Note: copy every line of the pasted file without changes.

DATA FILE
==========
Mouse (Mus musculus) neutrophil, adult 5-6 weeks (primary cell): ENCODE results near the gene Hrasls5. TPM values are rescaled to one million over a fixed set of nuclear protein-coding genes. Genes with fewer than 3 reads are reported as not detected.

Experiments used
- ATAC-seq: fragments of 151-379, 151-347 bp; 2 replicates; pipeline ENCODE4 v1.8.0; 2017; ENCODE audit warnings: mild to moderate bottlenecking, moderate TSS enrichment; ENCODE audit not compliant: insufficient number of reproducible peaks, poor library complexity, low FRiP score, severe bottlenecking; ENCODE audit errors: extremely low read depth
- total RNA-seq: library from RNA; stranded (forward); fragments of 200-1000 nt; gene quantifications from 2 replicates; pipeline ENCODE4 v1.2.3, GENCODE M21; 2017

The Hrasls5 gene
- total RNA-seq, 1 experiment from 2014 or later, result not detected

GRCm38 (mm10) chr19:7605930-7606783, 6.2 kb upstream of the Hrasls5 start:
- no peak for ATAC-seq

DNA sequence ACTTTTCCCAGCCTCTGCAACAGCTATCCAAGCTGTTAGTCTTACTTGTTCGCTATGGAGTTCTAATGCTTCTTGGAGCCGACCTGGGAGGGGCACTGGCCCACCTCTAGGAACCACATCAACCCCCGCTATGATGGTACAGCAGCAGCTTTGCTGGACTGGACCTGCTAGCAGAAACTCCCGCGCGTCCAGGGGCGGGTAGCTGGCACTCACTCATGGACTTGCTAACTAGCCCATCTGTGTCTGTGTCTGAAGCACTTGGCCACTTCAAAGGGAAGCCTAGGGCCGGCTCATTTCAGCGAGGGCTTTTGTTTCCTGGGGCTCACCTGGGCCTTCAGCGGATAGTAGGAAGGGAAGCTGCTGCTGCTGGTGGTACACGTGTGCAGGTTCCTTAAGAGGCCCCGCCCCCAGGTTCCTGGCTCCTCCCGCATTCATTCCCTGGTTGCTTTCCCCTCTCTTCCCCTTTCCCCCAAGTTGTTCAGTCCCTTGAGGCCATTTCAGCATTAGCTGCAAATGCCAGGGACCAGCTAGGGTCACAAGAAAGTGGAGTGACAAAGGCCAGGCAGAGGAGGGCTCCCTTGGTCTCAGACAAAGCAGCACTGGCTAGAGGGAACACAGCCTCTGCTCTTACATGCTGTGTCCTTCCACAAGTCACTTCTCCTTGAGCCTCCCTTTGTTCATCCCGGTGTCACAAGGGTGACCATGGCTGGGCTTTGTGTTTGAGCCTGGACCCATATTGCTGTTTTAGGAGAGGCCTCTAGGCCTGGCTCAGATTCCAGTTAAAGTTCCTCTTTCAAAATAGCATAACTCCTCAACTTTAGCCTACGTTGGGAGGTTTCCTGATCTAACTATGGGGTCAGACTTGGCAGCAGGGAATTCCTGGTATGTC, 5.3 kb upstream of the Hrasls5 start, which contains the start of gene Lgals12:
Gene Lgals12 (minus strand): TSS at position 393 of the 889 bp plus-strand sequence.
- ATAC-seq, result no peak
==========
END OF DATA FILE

Mouse (Mus musculus) neutrophil, adult 5-6 weeks (primary cell): ENCODE results near the gene Hrasls5. TPM values are rescaled to one million over a fixed set of nuclear protein-coding genes. Genes with fewer than 3 reads are reported as not detected.

Experiments used
- ATAC-seq: fragments of 151-379, 151-347 bp; 2 replicates; pipeline ENCODE4 v1.8.0; 2017; ENCODE audit warnings: mild to moderate bottlenecking, moderate TSS enrichment; ENCODE audit not compliant: insufficient number of reproducible peaks, poor library complexity, low FRiP score, severe bottlenecking; ENCODE audit errors: extremely low read depth
- total RNA-seq: library from RNA; stranded (forward); fragments of 200-1000 nt; gene quantifications from 2 replicates; pipeline ENCODE4 v1.2.3, GENCODE M21; 2017

The Hrasls5 gene
- total RNA-seq, 1 experiment from 2014 or later, result not detected

GRCm38 (mm10) chr19:7605930-7606783, 6.2 kb upstream of the Hrasls5 start:
- no peak for ATAC-seq

DNA sequence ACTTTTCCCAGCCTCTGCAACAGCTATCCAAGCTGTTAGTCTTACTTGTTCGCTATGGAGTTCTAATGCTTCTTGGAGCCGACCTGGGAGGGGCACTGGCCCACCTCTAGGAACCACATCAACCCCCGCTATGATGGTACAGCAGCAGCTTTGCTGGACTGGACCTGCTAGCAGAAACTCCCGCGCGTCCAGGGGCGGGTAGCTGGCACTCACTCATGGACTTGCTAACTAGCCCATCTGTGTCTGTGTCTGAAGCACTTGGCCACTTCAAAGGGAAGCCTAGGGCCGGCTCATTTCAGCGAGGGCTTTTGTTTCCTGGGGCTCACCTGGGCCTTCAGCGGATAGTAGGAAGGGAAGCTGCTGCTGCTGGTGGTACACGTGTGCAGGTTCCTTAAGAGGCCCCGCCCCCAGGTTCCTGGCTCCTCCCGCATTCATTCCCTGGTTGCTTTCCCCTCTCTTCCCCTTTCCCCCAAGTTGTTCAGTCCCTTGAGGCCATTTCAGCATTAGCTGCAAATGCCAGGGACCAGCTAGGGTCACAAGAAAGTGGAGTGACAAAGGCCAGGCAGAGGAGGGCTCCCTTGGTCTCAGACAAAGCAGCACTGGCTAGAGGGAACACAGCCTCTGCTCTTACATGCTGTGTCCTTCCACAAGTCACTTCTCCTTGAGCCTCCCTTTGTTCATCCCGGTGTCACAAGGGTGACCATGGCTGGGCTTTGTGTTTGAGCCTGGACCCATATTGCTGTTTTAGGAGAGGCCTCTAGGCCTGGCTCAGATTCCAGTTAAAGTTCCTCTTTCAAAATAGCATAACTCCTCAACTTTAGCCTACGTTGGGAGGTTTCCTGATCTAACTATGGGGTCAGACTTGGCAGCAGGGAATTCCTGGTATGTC, 5.3 kb upstream of the Hrasls5 start, which contains the start of gene Lgals12:
Gene Lgals12 (minus strand): TSS at position 393 of the 889 bp plus-strand sequence.
- ATAC-seq, result no peak